One of the most popular questions that we as a staff at FootballScoop field annually from high school coaches around the country is from guys with dreams of one day coaching at the college level.
Even though today's landscape of college football is littered with former high school head coaches now at the pinnacle of major college football (Gus Malzahn at Auburn, Art Briles at Baylor and Chad Morris at SMU just to name a few), breaking into college football can be a daunting task for even the most accomplished coaches out there. And there are thousands of coaches just starting their coaching journeys who are willing to do just about anything to simply get their foot in the door at the college level, but they run into a wall at seemingly every turn.
The good news is that there are a handful of things that you can be doing right now to put yourself in the best possible position to land a college coaching job.
So, with that in mind, we decided to share a few tips for guys who have dreams of coaching at the college level. Many of these apply to small college coaches hoping to work their way up the ladder as well.
1) Be willing to swallow some pride and work your tail off for little-to-no pay: This can be just as true for the recent college graduate looking to break into college football as it is for many established high school coaches. Don't get caught up in the job title, work your butt off and try to do a variety of things to showcase how you can be valuable to the program.
Treat no job as if it is too big or too small.
2) Don't be afraid to take an off-the-field job first: Head coaches only have a designated number of full-time coaches so don't be afraid to take a job off the field first. Many times when that on-the-field job pops open, the first place head coaches look to fill the spot is internally because those guys know the program and expectations, know the kids, and have worked diligently to earn their seat at the table.
3) Treat your current position like your dream job: Guys are so often looking for their next job that they fail to fully commit to wringing every bit of potential out at their current job. No coach wants to be known as the guy always looking for something better, and if you're not pouring everything into your current opportunity you're cheating the kids you're working with and doing a tremendous disservice to the program and community. Very, very few coaches are going to hire a guy like that at the college level.
4) Find a way to stand out from the crowd: When it comes to open jobs, the bigger a college program is the more resumes pile up for those open jobs. That means coaches have to sort through a stack of resumes every time they have an open position. Find a way to separate yourself from the crowd.
You may have heard the story of an aspiring basketball GA getting his resume laser-etched onto a basketball and hand delivering it to the head coaches office, or the guy that had his resume printed onto a mannequin's arm so that when he delivered it to the head coach's office he could say "I'd give my right arm for this job." Or maybe the AD is a a huge slow pitch softball player who travels around the Midwest during the summer, so you put snippets of your resume on four softballs and deliver it to his office that way. Be creative and find a way to get your resume noticed and if the job is "truly open," chances are much better that you'll get a look.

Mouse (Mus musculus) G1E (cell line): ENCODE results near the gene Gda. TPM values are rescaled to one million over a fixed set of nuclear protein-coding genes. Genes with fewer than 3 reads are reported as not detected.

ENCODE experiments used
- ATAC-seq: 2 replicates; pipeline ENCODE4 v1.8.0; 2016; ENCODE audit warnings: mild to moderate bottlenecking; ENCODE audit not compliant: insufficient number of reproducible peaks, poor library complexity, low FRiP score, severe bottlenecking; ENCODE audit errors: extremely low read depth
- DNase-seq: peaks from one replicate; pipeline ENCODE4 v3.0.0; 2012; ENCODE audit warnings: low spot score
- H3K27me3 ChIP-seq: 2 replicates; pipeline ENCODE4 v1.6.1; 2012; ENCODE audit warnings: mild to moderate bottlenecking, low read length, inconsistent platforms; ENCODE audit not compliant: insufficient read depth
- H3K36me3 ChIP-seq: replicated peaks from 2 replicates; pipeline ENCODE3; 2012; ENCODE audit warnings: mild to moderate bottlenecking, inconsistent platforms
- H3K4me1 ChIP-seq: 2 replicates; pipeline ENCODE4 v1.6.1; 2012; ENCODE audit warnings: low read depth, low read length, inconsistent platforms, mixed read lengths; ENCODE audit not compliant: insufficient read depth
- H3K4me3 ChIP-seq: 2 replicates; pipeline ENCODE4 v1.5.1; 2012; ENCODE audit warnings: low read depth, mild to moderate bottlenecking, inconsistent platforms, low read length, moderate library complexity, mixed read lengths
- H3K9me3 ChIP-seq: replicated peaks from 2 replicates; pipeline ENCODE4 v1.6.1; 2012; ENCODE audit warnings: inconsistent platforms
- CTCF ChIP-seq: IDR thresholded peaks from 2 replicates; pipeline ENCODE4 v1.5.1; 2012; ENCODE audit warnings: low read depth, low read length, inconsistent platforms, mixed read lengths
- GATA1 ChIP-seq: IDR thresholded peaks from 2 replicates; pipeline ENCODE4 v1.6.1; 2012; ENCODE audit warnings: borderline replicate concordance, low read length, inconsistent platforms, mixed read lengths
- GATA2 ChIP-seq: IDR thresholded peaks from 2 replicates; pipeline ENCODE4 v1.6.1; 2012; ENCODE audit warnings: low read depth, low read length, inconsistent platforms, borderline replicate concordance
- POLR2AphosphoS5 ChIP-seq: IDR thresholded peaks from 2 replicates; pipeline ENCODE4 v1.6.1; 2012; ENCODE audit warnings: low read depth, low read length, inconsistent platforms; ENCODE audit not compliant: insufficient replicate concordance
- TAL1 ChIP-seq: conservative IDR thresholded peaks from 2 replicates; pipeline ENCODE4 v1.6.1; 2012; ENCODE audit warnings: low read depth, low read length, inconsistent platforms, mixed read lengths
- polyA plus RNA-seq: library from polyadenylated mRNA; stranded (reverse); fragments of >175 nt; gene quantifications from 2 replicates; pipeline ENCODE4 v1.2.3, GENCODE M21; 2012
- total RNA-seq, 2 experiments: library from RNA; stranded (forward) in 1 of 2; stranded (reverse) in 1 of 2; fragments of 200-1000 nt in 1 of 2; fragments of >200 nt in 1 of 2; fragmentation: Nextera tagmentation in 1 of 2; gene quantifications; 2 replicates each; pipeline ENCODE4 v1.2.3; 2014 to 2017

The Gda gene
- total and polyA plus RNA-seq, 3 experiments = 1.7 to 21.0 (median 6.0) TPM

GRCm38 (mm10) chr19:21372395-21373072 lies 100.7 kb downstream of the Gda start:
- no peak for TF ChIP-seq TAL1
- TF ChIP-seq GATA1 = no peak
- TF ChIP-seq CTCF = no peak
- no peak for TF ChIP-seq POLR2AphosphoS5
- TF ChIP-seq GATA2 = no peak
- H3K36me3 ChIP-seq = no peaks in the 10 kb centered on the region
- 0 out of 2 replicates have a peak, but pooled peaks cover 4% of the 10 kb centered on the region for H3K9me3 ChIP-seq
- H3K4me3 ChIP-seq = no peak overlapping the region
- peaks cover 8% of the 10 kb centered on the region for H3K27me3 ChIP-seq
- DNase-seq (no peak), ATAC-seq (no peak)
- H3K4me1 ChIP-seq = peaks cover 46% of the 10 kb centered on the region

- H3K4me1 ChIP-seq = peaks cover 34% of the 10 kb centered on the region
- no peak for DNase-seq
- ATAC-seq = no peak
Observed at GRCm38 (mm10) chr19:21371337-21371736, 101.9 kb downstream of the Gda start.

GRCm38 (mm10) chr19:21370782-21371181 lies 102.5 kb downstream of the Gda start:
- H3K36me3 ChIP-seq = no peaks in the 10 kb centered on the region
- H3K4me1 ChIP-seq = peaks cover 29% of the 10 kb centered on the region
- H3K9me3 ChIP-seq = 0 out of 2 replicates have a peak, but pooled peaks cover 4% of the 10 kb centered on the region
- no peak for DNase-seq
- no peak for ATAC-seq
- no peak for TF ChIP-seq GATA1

5) Never miss an opportunity to network: As a coach, you're judged on production in one form or another (wins, graduation rate, season ticket sales, etc.), therefore head coaches hire who they know and trust. If you can get someone you know to vouch for you great, but nothing makes an impression quite like shaking hands, talking ball and family life, sharing schemes and ideas on cocktail napkins, all while sharing a cold beverage. That face-to-face interaction not only goes a whole lot further than a call from a friend (or friend of a friend), but it also does a better job of reinforcing that message from your reference making the call on who you are as a person, and why you'd be a fit for the opening.Take some time to genuinely get to know people - and let them get to know you - when they have no positions to offer, and they'll be much more likely to remember you when they find themselves with a job needing to be filled.
6) Be "relationship focused": Recruiting is the foundation of college football, and it is said a million times by coaches every year - "recruiting is all about relationships." Take the time to build relationships with coaches in your conference, in your area, in your state, and in your geographic region. After those relationships are built, spend even more time cultivating them. College coaches want someone that is "relationship focused" so that they can not only recruit successfully, but also so they can find ways to fit in around the office and ingrain themselves among the coaches families and the rest of the college community.
7) Always be thirsty to learn more:The best coaches are often guys that know the intricacies of offense, defense and special teams, regardless of the position that they coach.Great offensive minds know how to attack an odd front because they know where players are lined up, why, and what they're keyed in on, and therefore, know how to take advantage of those keys and alignments. The same goes for the defensive side of the ball. Try to diversify your experience on the opposite side of the ball by coaching a position on the opposite side of the ball if you can, or sitting on meetings when possible with the other staff, or doing something as simple as sitting in on clinic talks with a coach on the opposite side of the ball. As an added bonus, many times the best networking occurs at conventions after the speaking sessions end, and that's where #5 comes back into play.